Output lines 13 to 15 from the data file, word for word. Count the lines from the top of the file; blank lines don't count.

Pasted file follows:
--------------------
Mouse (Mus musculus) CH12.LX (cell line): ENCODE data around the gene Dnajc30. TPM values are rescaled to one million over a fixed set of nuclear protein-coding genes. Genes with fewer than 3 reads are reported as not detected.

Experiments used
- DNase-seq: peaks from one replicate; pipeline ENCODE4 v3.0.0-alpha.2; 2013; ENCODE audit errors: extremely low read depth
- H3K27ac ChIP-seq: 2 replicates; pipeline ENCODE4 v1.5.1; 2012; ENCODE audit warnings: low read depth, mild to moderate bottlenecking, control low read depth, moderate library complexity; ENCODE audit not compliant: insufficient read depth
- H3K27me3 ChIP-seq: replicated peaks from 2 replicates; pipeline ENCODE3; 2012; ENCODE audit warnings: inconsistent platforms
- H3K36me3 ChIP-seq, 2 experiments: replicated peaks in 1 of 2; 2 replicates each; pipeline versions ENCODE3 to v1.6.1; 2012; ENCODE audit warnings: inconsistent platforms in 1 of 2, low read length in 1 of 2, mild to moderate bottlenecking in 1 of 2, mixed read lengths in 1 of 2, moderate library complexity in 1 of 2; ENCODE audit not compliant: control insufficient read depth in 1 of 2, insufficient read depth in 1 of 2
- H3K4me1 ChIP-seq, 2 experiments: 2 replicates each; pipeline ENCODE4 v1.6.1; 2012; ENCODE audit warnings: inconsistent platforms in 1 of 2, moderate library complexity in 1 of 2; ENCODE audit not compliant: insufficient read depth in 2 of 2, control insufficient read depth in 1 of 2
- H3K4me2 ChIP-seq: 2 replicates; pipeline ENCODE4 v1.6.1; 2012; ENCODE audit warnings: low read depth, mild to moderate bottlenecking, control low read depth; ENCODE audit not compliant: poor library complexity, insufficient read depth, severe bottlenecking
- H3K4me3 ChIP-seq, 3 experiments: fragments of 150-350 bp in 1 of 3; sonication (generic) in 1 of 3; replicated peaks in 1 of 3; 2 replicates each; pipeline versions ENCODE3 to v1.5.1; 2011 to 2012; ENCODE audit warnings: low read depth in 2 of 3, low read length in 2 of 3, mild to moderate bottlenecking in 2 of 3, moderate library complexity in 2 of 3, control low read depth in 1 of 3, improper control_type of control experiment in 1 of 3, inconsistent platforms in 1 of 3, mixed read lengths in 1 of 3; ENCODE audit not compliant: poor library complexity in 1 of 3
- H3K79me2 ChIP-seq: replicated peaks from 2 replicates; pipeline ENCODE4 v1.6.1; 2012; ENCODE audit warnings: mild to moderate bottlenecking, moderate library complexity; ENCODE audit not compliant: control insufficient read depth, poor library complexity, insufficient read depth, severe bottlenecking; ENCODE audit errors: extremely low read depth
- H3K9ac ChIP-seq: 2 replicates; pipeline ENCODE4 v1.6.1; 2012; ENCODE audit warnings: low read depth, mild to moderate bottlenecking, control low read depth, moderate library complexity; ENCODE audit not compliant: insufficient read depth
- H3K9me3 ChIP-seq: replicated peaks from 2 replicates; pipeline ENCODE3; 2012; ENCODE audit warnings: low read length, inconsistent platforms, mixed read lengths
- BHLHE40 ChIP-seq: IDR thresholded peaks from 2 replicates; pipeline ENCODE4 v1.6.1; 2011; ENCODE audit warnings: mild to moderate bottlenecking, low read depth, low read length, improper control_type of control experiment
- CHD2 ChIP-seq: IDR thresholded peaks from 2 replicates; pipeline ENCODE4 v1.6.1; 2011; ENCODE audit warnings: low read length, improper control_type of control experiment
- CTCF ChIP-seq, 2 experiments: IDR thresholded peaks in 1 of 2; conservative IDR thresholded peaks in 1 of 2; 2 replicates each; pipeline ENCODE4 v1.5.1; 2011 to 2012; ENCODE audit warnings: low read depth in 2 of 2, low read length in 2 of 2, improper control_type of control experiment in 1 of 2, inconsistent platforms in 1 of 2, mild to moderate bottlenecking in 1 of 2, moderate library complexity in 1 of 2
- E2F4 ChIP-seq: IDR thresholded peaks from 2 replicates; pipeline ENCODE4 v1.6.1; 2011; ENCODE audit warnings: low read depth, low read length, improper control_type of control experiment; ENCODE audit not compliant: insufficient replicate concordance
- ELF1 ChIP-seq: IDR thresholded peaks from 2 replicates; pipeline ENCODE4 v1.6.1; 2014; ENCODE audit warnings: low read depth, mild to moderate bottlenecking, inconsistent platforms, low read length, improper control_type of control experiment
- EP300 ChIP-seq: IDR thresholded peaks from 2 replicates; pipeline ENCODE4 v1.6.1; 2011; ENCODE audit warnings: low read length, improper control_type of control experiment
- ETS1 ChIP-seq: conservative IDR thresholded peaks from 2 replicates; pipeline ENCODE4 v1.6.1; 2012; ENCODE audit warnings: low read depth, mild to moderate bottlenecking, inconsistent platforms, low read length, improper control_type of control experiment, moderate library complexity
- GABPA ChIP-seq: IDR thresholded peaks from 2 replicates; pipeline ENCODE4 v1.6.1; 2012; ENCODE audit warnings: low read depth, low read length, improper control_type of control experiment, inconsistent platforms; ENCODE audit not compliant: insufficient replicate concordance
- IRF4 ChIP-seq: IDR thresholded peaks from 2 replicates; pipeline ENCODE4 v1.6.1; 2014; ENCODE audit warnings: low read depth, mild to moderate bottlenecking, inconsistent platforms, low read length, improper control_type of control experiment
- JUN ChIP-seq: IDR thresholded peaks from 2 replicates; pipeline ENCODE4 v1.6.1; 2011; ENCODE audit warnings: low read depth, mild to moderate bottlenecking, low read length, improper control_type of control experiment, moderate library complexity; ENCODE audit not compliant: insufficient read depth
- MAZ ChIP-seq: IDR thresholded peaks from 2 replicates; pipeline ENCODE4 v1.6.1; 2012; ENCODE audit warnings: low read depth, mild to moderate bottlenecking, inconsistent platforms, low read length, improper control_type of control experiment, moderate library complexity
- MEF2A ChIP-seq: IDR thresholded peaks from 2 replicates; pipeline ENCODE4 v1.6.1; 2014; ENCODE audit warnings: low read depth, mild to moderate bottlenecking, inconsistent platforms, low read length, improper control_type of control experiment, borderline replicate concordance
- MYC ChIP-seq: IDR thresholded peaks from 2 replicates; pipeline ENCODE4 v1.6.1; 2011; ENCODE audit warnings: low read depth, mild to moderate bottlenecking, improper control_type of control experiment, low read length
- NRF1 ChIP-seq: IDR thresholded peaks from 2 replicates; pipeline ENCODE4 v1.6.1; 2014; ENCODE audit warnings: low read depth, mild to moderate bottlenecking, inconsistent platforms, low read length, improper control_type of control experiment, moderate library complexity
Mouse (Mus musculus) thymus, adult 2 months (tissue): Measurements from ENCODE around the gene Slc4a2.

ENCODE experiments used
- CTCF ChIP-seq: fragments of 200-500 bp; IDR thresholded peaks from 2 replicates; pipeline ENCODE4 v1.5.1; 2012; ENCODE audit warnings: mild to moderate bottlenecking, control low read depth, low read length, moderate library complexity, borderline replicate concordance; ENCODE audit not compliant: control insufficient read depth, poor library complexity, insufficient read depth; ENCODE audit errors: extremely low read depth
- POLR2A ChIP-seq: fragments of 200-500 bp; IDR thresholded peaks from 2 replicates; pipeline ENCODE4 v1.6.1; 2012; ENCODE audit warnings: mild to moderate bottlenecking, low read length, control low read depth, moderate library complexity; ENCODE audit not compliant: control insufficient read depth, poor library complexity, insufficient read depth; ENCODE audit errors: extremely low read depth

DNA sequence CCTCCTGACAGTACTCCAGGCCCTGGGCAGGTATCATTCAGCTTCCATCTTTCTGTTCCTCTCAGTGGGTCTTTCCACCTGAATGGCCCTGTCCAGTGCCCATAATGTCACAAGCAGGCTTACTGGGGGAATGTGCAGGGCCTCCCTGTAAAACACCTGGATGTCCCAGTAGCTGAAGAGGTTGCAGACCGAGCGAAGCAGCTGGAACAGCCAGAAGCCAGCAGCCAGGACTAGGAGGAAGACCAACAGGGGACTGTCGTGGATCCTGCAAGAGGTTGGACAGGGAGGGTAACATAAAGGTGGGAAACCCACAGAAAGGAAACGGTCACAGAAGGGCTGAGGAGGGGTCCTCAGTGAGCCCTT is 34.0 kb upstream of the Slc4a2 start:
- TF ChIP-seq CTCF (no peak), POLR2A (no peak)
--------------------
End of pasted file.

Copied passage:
- BHLHE40 ChIP-seq: IDR thresholded peaks from 2 replicates; pipeline ENCODE4 v1.6.1; 2011; ENCODE audit warnings: mild to moderate bottlenecking, low read depth, low read length, improper control_type of control experiment
- CHD2 ChIP-seq: IDR thresholded peaks from 2 replicates; pipeline ENCODE4 v1.6.1; 2011; ENCODE audit warnings: low read length, improper control_type of control experiment
- CTCF ChIP-seq, 2 experiments: IDR thresholded peaks in 1 of 2; conservative IDR thresholded peaks in 1 of 2; 2 replicates each; pipeline ENCODE4 v1.5.1; 2011 to 2012; ENCODE audit warnings: low read depth in 2 of 2, low read length in 2 of 2, improper control_type of control experiment in 1 of 2, inconsistent platforms in 1 of 2, mild to moderate bottlenecking in 1 of 2, moderate library complexity in 1 of 2